D.J. Swearinger’s 40-yard dash time didn’t improve as much as he had hoped Wednesday, but he took comfort in the fact that he excelled in the drills that involved a football at South Carolina’s Pro Timing Day.
“You don’t run a 40 on the football field. You play football. I am just ready to show that I can play football,” Swearinger said. “I am a football player first and foremost and a smart guy on the field, and I am going to be a leader on the field.”
Swearinger was one of 18 former Gamecocks who performed speed, strength and agility drills for scouts from 31 of the 32 NFL teams. He ran a 4.63 40-yard dash, slower than his goal of 4.5 but probably not in a range that would jeopardize the positive momentum he has as April’s NFL draft approaches.
Swearinger, who had 244 tackles and six interceptions in four seasons at South Carolina, has been projected as high as a first-round selection in the draft.
“I want to go first round,” he said. “That’s my ultimate goal, but wherever I go, I am looking to get to my team and start day one and be an impact player from day one. When (April) 25th gets here, I’ll just be waiting on that call.”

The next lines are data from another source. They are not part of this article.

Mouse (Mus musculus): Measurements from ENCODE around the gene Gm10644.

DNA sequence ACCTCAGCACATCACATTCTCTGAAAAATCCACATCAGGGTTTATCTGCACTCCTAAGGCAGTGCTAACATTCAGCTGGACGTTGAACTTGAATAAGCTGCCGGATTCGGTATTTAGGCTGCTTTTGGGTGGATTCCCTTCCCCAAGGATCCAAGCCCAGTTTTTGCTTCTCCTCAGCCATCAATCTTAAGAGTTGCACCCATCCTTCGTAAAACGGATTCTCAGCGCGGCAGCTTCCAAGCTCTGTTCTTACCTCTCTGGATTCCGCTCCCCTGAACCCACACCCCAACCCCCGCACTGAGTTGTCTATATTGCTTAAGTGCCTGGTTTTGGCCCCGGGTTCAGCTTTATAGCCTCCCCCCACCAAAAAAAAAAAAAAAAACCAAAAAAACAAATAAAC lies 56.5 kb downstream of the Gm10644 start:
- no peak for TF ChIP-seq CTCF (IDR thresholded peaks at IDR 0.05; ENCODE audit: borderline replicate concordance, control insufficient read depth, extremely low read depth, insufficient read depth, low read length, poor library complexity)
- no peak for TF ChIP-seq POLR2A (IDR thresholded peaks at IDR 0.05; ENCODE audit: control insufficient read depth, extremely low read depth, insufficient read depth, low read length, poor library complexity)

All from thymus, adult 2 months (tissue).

Running back Kenny Miles ran the fastest 40-yard dash during Wednesday’s event with a 4.5 flat, and defensive tackle Byron Jerideau had an impressive day in the weight room, bench pressing 225 pounds 37 times. Almost 100 family and friends showed up at Williams-Brice Stadium to cheer on the former Gamecocks.
Pro Timing Day “is a different process,” Swearinger said. “It’s more a track approach, testing, measurables. There is nothing really football about it, but if it’s something we have to do to get to the next level, I am all for it.”
Swearinger participated in the 40-yard dash and secondary position drills conducted by professional scouts Wednesday. He ran a 4.67 40-yard dash at the NFL Combine in February. He has private meetings scheduled with the Atlanta Falcons, Jacksonville Jaguars, New York Jets and Cleveland Browns.
At the combine “they try to drain your brain, drain your body,” Swearinger said. “They hope to make you perform on your weakest day, but here, the day before, you get to be at your house and perform in front of your fans. It’s a more comfortable area.”
Video: Pro day highlights
Video: D.J. Swearinger
Video: Marcus Lattimore